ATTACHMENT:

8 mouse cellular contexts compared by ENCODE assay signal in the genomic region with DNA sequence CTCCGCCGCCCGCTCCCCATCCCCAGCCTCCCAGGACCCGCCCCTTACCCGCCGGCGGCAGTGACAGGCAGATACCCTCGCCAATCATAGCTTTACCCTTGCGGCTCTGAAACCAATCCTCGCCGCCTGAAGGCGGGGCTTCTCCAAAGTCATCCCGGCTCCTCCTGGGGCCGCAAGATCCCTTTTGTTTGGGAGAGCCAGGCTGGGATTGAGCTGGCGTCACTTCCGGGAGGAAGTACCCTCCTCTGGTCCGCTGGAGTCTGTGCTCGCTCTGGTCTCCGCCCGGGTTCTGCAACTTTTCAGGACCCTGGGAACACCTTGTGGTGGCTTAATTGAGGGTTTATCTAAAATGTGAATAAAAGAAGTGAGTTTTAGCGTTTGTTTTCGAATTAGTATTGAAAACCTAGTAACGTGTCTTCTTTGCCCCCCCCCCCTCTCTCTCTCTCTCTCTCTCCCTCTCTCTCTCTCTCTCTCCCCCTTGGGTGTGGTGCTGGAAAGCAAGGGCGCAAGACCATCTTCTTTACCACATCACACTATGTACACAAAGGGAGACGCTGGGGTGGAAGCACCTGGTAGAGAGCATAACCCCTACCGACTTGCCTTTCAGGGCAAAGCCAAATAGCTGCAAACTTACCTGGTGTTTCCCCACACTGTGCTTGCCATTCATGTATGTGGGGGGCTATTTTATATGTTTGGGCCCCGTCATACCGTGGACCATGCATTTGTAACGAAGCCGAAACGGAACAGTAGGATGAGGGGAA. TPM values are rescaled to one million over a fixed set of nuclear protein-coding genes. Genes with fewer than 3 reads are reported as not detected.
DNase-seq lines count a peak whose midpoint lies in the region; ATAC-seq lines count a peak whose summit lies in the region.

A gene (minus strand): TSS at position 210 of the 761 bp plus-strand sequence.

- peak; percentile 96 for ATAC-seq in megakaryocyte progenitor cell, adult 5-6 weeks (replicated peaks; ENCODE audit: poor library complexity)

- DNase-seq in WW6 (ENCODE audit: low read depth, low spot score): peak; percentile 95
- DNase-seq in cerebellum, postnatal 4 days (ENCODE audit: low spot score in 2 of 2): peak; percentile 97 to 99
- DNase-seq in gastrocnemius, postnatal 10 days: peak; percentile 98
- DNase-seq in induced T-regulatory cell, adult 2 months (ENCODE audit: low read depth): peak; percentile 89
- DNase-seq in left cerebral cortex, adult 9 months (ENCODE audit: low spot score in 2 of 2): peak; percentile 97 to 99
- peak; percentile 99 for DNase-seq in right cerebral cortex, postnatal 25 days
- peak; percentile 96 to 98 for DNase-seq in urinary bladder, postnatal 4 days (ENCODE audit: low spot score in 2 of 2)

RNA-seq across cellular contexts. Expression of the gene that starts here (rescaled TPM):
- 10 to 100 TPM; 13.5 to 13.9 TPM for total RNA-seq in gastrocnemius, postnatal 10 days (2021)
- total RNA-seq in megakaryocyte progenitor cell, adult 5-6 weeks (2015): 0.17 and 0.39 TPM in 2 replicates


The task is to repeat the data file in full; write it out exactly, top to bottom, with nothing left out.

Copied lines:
8 mouse cellular contexts compared by ENCODE assay signal in the genomic region with DNA sequence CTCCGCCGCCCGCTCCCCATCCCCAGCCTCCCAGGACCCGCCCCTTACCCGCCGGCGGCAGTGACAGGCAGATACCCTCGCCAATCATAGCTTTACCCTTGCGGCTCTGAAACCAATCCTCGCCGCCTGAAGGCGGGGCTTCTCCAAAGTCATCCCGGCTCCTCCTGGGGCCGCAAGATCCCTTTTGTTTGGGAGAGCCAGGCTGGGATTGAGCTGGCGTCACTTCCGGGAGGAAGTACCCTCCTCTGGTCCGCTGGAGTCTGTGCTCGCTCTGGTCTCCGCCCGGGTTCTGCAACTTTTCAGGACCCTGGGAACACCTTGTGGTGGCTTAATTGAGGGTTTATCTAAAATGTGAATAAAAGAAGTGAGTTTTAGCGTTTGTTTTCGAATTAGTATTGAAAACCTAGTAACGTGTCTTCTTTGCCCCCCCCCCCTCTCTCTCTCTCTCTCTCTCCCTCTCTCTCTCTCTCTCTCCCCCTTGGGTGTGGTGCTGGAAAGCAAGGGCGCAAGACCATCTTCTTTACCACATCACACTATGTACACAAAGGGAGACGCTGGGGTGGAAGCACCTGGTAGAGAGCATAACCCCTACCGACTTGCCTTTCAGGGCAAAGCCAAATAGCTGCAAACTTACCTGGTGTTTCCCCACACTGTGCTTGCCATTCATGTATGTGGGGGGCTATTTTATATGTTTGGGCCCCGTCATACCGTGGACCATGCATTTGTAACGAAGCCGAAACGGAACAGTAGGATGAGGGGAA. TPM values are rescaled to one million over a fixed set of nuclear protein-coding genes. Genes with fewer than 3 reads are reported as not detected.
DNase-seq lines count a peak whose midpoint lies in the region; ATAC-seq lines count a peak whose summit lies in the region.

A gene (minus strand): TSS at position 210 of the 761 bp plus-strand sequence.

- peak; percentile 96 for ATAC-seq in megakaryocyte progenitor cell, adult 5-6 weeks (replicated peaks; ENCODE audit: poor library complexity)

- DNase-seq in WW6 (ENCODE audit: low read depth, low spot score): peak; percentile 95
- DNase-seq in cerebellum, postnatal 4 days (ENCODE audit: low spot score in 2 of 2): peak; percentile 97 to 99
- DNase-seq in gastrocnemius, postnatal 10 days: peak; percentile 98
- DNase-seq in induced T-regulatory cell, adult 2 months (ENCODE audit: low read depth): peak; percentile 89
- DNase-seq in left cerebral cortex, adult 9 months (ENCODE audit: low spot score in 2 of 2): peak; percentile 97 to 99
- peak; percentile 99 for DNase-seq in right cerebral cortex, postnatal 25 days
- peak; percentile 96 to 98 for DNase-seq in urinary bladder, postnatal 4 days (ENCODE audit: low spot score in 2 of 2)

RNA-seq across cellular contexts. Expression of the gene that starts here (rescaled TPM):
- 10 to 100 TPM; 13.5 to 13.9 TPM for total RNA-seq in gastrocnemius, postnatal 10 days (2021)
- total RNA-seq in megakaryocyte progenitor cell, adult 5-6 weeks (2015): 0.17 and 0.39 TPM in 2 replicates